Responsibility is a disambiguation page. What type of responsibility is intended here? (There is already a separate link to Moral responsibility.) --R'n'B (call me Russ) 13:32, 11 June 2009 (UTC)

Worship[edit]

Whether worship should or should not be a "topic within ethics" is frankly irrelevant. What cannot be argued is that worship is a central part of religious ethics, for right or wrong. It is basic Wikipedia policy that what placed in this encyclopedia does not have to be the truth but only a reporting of the (right or wrong) opinion of others. 192.12.13.7 (talk) 17:32, 11 April 2013 (UTC)

The template is for topics within Ethics. So yes, it is relevant. No one working in the field of ethics in any serious, scholarly or credible way is working on "worship" as subject matter. If you want to place worshhip in an ethics template, then that opens the door to any random ritual by any religion. There is nothing inherently moral or immoral about worship any more than any other rituals. Hare Chrishna. Hare Chrishna to you, anonymous person. Greg Bard (talk) 18:01, 11 April 2013 (UTC)
Those studying religious ethics work on worship as a subject matter, whether they should be or not. But you avoid the point and I repeat myself. Do you know if it is possible to get outside opinions to settle this, and then I'll stop. 192.12.13.1 (talk) 20:00, 12 April 2013 (UTC)
Take this to one of the religion templates. It's not philosophy. Do not replace this. Greg Bard (talk) 21:47, 12 April 2013 (UTC)
I agree with Gregbard. Frietjes (talk) 21:52, 12 April 2013 (UTC)
I have asked the opinion of User:Tesseract2, a frequent philosophy editor and looks genuine about editing Wikipedia. I still think you are not addressing the point but if s/he agrees with you, I'll drop this issue. 192.12.13.7 (talk) 17:41, 13 April 2013 (UTC)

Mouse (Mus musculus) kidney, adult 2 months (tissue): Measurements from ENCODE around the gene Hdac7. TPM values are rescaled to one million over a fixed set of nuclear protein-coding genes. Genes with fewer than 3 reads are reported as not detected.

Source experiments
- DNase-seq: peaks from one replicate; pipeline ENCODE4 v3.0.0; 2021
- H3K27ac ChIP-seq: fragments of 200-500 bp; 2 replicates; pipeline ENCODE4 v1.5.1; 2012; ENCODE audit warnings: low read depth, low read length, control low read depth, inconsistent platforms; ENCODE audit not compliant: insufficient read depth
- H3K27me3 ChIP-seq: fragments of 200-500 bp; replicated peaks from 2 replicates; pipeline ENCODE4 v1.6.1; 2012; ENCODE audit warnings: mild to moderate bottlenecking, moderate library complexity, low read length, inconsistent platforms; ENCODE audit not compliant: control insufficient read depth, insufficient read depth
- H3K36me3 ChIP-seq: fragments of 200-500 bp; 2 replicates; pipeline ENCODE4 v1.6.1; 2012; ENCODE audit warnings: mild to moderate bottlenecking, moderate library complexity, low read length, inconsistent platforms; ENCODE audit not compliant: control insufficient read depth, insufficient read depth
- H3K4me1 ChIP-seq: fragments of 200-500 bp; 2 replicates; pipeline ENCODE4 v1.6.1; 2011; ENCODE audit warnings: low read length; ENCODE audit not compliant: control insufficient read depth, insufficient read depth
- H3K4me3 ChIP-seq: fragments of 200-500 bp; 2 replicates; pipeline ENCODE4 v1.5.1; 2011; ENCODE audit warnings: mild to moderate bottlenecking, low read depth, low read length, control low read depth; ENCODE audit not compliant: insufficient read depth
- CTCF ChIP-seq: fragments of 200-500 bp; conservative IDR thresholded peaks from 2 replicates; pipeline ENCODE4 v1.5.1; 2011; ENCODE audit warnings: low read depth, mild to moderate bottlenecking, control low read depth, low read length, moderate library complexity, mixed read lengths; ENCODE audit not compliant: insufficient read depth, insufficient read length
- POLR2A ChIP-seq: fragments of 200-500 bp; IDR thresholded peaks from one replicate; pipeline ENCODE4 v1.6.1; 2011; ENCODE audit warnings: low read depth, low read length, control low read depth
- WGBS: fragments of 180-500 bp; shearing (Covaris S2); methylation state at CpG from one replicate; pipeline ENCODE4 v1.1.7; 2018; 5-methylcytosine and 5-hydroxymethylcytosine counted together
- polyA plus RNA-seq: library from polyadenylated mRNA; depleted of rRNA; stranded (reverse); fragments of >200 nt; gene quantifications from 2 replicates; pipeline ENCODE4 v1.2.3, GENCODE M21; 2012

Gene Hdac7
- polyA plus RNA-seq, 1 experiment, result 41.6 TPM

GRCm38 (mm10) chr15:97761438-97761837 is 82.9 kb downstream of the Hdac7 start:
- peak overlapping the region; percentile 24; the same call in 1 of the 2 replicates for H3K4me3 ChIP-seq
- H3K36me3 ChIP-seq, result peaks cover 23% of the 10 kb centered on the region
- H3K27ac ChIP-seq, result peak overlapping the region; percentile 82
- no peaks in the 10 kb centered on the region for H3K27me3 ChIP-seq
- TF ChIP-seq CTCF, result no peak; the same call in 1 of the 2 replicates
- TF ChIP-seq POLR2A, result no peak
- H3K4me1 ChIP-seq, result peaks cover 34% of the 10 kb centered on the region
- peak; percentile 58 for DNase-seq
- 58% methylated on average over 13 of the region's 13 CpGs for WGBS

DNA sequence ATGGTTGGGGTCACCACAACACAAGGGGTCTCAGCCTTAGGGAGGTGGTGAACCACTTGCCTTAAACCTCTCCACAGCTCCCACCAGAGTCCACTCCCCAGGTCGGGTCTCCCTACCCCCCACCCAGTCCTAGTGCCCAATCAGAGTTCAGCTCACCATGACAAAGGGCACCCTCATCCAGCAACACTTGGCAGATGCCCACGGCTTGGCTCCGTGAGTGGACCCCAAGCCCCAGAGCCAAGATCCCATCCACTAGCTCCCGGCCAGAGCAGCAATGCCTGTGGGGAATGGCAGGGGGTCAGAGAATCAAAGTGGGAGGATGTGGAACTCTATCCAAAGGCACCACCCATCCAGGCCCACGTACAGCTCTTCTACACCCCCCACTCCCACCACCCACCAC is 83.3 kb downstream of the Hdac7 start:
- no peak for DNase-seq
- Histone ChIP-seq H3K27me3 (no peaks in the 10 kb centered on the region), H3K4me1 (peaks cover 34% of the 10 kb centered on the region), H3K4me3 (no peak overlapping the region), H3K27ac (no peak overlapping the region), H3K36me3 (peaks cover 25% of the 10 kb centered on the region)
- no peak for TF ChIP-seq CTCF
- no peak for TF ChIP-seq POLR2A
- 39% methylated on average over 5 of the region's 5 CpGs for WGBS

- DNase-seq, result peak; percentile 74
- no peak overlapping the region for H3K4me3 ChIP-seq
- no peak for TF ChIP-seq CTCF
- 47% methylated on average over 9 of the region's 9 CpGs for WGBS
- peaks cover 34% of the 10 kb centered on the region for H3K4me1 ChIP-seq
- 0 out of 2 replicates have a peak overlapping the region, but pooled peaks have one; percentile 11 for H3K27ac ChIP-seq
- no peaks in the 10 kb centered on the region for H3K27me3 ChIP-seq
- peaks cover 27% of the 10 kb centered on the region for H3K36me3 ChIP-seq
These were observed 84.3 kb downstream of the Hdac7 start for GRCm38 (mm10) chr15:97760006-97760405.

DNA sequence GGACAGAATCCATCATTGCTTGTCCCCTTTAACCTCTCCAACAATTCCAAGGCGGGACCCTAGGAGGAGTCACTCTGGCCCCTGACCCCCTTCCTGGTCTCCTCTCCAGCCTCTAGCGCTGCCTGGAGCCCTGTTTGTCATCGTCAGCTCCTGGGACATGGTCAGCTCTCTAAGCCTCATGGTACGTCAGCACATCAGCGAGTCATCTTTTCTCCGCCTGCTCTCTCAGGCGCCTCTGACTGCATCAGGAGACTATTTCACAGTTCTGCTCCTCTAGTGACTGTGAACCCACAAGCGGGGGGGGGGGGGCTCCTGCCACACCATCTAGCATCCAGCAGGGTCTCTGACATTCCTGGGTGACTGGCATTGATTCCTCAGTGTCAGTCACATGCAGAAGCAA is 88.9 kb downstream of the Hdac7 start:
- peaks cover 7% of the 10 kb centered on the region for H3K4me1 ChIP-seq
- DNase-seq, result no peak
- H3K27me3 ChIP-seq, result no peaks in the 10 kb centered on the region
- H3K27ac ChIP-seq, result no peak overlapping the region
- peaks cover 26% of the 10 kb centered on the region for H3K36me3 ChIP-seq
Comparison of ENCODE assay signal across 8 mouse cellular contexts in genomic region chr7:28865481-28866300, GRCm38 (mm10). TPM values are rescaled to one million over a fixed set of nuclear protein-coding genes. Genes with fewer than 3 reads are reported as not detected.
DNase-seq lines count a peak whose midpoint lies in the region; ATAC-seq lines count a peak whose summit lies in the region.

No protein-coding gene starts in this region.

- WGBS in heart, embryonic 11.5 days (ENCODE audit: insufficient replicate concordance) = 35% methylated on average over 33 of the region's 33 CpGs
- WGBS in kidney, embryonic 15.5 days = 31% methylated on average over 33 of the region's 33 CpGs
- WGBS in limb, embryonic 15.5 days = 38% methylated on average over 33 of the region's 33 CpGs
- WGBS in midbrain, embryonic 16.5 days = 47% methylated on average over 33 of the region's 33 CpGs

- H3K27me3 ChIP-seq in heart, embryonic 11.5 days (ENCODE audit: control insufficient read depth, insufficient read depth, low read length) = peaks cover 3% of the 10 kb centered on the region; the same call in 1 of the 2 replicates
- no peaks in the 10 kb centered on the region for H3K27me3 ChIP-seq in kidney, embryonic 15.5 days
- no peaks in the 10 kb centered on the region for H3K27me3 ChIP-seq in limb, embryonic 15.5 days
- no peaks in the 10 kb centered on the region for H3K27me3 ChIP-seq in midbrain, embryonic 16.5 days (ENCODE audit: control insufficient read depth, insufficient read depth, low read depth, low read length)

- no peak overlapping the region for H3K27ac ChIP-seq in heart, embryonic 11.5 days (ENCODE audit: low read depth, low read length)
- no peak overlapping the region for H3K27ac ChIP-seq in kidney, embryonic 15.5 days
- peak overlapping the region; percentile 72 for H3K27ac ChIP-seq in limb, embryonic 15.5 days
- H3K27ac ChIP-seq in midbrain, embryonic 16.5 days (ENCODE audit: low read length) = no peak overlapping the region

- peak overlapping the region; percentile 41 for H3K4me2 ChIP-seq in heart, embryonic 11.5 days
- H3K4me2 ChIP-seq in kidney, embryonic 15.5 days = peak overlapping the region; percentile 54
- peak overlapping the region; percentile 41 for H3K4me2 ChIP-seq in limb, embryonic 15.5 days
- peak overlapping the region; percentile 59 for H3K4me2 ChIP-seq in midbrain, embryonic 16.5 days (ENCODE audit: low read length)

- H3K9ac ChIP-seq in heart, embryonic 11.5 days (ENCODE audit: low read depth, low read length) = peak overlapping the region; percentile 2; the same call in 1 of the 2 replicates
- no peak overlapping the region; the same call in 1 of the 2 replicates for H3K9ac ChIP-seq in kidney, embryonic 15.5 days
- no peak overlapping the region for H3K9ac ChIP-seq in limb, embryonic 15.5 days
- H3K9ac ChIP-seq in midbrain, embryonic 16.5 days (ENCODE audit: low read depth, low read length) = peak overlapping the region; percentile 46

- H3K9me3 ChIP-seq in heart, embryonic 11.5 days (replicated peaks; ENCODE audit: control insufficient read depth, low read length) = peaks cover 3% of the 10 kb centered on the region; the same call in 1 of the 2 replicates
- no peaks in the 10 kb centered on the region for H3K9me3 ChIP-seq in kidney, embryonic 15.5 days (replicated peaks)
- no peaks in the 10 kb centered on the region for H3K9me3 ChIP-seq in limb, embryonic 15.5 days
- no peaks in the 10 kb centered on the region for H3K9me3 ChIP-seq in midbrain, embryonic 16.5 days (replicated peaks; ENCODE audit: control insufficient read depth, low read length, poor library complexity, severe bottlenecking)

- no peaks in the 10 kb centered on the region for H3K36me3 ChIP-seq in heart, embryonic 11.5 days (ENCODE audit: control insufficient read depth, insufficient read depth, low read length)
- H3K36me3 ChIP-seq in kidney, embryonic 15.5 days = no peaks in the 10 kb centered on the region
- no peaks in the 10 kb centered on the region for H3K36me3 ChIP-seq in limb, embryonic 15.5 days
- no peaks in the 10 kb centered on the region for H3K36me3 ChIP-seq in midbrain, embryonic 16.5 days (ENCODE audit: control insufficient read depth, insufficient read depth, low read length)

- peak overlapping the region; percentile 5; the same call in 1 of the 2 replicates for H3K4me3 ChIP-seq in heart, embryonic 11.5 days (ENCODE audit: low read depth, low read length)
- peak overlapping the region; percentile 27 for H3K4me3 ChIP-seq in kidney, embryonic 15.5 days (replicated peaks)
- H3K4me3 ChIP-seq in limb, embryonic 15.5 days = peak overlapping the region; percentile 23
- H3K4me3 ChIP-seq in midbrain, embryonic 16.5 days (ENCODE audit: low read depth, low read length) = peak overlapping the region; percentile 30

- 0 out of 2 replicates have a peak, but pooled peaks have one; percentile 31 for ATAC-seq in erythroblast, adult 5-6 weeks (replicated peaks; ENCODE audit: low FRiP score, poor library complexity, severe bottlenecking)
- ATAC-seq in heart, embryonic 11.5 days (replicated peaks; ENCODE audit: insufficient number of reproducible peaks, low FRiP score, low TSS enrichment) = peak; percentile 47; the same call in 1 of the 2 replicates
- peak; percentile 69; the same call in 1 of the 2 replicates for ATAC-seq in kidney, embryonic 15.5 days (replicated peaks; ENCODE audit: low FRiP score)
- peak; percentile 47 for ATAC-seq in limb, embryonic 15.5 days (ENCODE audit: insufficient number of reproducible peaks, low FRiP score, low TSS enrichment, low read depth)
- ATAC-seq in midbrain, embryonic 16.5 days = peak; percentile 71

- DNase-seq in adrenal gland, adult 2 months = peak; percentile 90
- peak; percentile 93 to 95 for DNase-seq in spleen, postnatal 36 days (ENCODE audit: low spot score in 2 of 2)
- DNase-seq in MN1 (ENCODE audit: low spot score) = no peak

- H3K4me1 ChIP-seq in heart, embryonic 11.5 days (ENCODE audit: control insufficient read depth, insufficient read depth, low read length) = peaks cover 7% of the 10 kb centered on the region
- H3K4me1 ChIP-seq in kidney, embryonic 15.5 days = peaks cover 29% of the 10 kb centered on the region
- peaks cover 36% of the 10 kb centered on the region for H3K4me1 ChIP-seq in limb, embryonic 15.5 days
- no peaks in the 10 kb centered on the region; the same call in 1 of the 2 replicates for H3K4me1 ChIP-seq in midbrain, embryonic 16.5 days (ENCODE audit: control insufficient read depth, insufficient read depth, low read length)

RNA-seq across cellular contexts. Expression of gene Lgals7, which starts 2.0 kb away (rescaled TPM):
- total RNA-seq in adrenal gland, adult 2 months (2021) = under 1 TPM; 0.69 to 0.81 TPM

Sorry to see an edit war. Happy to see a discussion. IP wants my opinion so, sure, I'll offer some thoughts.

Here's why I don't think "Worship" needs to be here. We should ask ourselves: Can worship be an important part of life? Yes. Do religious ethical thinkers have a lot to say about worship? Absolutely yes! On the other hand, those thinkers also have a lot to say about caring for your children, gathering for mass, and many more activities. The question is whether worship is directly related to the "study" of what is "right and wrong". Worship is not direct study.

So no, I don't think we should change the template. Worship is still very easy to find on wikipedia. IP, just to make sure you don't think worship is being ignored completely, I made an edit to the "see also" list over at Ethics in religion. (Worship is now listed here.)

Good luck everyone.

-Tesseract2(talk) 08:18, 14 April 2013 (UTC)

Hmm, I thought I had one straightforward case. Oh well then. Thank you Tesseract2 for taking the time. 192.12.13.7 (talk) 17:32, 14 April 2013 (UTC)
It is an interesting phenomenon. Everyone thinks they are an expert in philosophy, even if they have absolutely no formal education or experience in the subject matter. The fact is that if you are doing religion, you aren't doing philosophy.Greg Bard (talk) 18:19, 14 April 2013 (UTC)